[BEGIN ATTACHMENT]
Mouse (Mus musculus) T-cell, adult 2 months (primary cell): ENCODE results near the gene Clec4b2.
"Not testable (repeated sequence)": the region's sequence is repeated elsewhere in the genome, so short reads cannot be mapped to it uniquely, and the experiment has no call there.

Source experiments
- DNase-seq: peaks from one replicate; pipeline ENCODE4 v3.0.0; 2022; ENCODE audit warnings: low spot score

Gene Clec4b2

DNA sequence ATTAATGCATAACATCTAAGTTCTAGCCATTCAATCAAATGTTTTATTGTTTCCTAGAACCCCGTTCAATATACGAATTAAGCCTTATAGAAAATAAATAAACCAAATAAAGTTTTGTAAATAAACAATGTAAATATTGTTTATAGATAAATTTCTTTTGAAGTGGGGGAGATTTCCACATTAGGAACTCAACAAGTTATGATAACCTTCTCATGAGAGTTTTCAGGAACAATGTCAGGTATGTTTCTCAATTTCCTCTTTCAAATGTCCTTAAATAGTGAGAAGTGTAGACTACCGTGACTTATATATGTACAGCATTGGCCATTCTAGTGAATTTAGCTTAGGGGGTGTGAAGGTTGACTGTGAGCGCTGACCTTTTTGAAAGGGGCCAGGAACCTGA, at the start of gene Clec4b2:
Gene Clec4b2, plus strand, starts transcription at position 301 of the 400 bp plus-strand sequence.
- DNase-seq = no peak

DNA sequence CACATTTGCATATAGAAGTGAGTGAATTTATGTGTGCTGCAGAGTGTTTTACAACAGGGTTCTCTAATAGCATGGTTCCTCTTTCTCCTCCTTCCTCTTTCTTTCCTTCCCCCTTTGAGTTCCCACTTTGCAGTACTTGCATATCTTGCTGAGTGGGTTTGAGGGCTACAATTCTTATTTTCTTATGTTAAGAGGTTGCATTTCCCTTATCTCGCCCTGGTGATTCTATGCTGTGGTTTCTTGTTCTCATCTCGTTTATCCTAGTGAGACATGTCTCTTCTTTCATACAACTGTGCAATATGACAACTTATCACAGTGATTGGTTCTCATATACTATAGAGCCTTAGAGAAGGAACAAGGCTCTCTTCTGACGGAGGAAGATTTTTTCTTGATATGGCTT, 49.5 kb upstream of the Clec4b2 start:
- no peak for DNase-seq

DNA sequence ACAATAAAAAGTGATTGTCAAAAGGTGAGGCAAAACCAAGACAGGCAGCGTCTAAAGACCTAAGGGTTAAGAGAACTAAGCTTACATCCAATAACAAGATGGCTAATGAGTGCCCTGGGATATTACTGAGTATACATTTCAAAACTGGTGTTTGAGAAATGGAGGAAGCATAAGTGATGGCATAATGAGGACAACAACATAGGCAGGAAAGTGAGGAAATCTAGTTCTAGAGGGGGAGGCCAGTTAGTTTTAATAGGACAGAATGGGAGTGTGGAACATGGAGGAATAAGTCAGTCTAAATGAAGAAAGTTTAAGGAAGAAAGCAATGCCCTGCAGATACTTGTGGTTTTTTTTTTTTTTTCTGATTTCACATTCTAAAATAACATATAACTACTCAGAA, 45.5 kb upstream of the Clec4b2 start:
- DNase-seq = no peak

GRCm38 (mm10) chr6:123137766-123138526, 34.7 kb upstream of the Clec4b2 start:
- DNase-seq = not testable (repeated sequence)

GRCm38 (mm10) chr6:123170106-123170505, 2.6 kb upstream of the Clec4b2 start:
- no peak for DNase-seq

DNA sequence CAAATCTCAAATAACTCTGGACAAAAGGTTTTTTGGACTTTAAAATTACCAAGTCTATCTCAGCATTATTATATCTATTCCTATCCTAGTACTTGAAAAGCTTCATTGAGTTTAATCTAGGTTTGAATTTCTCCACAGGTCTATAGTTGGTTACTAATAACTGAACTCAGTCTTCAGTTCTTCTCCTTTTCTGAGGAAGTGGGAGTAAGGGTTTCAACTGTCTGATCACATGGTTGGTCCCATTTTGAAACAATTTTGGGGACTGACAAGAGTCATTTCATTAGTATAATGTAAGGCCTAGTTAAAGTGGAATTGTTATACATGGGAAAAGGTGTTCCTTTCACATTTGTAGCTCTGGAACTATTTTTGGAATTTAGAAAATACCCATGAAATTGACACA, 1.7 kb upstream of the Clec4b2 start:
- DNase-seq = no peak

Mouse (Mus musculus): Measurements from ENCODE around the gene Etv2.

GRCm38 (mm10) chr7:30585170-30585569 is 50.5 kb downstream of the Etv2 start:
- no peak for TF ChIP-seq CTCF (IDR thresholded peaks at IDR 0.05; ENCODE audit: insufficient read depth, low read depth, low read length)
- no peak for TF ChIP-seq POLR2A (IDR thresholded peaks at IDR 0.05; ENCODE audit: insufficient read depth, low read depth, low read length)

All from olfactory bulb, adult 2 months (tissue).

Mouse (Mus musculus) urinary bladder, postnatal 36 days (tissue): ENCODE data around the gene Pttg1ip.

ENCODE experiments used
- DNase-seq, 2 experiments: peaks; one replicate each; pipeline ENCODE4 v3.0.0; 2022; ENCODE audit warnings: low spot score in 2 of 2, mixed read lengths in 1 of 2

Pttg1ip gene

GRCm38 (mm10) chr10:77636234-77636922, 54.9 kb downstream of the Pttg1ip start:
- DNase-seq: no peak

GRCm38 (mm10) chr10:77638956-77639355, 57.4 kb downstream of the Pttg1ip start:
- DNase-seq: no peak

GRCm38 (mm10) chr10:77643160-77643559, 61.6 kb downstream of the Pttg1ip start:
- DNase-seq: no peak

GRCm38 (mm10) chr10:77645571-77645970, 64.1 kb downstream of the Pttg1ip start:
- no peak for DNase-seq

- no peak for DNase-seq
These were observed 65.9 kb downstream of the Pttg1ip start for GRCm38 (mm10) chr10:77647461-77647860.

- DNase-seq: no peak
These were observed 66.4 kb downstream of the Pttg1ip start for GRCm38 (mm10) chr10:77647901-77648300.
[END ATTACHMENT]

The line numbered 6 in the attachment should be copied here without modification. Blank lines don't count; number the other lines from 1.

DNA sequence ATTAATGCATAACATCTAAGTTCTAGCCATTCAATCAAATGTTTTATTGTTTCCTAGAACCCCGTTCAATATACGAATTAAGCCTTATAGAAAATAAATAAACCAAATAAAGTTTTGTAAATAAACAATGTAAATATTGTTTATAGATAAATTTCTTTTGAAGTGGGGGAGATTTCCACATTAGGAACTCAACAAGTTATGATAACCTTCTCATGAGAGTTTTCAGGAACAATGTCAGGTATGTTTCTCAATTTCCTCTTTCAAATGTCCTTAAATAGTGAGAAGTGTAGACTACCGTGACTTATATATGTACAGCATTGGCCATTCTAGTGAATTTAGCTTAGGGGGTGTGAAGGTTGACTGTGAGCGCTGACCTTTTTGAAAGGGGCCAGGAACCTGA, at the start of gene Clec4b2: